When I have to face shortcomings, it's easy for me to be overwhelmed by them.  This happens personally and organizationally, as any leader knows.  So, I thought I might add some balance to my reflection by keeping one eye on some positive things while I work on some negative ones.

1) Our church baptized 103 people in 2011 (a record) and has baptized almost 600 people in 9 years.  We may not be as well structured, mature, deep, planned or disciplined as we'd like, but we sure have helped a lot of people to know Jesus Christ and cross the line of faith.

2) People have a meal today who otherwise would be hungry.  Chauncey Starkey, who heads up our benevolence ministry, briefed me the other day on how many people are asking for help with food.  I was blown away at how many thousands of dollars we have given in Food Lion cards to dozens of families who need help.

3) Kids love this church!  Parents don't have to drag their kids to church...they want to be here.  PCC Kids servers at both campuses make coming to church FUN!

4) I get to work with my closest friends.  I know this is more personal, but it's still one of the things I love about our church.  Some of my closest friends are also all-in on making PCC happen.  They passionately believe in our mission and are full-fledged partners in it.  And that means that I get to work with them and do life with them at the same time.

5) People's lives really are better.  I was at an event a couple of weeks ago and someone I know walked up to me to tell me how much better his life is because of PCC.  His marriage, his spiritual life, his relationship with his kids.  He thanked me, but I thought about how many people worked hard so that he could claim those blessings.  And these stories aren't exceptions.  Rather, we hear about them frequently, as people share the difference our church is making to them.

What we do matters.  In spite of our failures and shortcomings (which we absolutely should address), on balance, I think our community is better because of what God is doing here.

Monday, December 5, 2011

2011 Year In Review

For the past couple of years, we've kicked off the new year with a Sunday that looked back...and forward.  It actually has been a healthy exercise for us, and makes for a fun, fresh and interesting day at PCC.  Plus, it's a great way for folks who are new to 'see' what we're about.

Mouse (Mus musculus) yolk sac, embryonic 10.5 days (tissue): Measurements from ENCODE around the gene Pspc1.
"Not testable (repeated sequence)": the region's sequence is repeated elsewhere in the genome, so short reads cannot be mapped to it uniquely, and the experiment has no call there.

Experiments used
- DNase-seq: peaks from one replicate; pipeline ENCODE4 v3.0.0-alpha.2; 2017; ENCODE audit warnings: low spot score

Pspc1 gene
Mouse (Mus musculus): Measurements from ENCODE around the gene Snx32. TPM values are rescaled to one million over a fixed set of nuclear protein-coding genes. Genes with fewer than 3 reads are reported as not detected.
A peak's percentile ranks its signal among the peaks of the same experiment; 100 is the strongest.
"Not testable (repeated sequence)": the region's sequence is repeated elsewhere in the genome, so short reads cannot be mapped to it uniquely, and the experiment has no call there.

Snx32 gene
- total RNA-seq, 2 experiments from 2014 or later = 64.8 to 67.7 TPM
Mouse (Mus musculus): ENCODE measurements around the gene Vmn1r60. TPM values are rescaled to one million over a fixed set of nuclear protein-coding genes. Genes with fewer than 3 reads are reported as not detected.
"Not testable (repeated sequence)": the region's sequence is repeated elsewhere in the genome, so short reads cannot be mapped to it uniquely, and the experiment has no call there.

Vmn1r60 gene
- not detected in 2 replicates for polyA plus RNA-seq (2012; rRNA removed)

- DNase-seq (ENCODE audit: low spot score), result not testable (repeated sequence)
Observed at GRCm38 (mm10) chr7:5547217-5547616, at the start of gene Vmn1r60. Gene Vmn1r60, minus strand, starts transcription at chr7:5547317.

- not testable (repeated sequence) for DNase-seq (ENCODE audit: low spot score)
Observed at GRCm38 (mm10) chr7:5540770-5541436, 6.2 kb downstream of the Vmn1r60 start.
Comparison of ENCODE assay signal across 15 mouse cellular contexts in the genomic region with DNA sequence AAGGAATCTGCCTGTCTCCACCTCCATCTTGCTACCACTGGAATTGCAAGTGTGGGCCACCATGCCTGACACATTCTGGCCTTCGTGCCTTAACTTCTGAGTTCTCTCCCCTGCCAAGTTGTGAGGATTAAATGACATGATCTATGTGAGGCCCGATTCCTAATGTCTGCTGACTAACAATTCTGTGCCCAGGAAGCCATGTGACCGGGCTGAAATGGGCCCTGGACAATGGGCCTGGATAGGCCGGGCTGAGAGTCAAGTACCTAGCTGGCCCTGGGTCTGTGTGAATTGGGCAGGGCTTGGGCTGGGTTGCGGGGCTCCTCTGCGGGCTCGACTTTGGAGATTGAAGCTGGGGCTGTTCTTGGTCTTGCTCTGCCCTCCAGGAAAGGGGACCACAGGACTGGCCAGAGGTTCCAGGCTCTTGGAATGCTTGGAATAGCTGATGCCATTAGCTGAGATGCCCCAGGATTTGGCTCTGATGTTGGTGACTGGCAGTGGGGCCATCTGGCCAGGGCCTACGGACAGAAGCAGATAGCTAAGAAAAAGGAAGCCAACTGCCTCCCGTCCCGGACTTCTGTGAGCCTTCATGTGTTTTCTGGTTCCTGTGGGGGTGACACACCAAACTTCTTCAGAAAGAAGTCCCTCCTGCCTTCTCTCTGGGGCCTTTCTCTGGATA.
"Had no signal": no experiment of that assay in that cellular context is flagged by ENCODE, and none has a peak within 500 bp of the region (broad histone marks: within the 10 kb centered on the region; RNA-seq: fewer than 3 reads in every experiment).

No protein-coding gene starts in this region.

So, we're gathering 'moments'.  Are there particular moments at PCC that stand out in your mind from 2011?  They can be something that I or another teaching pastor said.  It can be a particular song or drama or video.  It can even be a 'goof' or a funny moment.

What are the moments that stand out for you?  (you may have already answer this on Facebook, and if you have, that's great.  We're just casting as broad a net as we can.)

Sunday, December 4, 2011

A Prologue You Don't Want to Skip!

We talked about Matthew 1 today, which is a prologue to the Christmas story that very few people actually read.  It's Jesus' ancestral record, the geneaology, the family tree.  I admit it: I usually skip these things, too.  But this one is filled with important - critically important - clues about Christmas that we need.

So, today, we looked at 4 hidden stories here that point to some very important Christmas realities that affect our lives.  You should read these stories for yourself.  Make this a family event.  Ask questions of each story like:

  • Who is this person?  
  • Why are they significant?
  • What does this story mean to my life?
  • Why would Matthew include them in his genealogy? (remember, women were not usually included in  the ancestral record.)
If you missed the message today, you'll want to check it out at

We pointed out that there are 5 women mentioned here:
  • Tamar.  Genesis 38
  • Rahab. Joshua 2
  • Ruth.  Book of Ruth
  • Bathsheba. 2 Sam 11&12
  • Mary. Luke 2
Hope you enjoy spending some time with your family talking about the prologue to Christmas!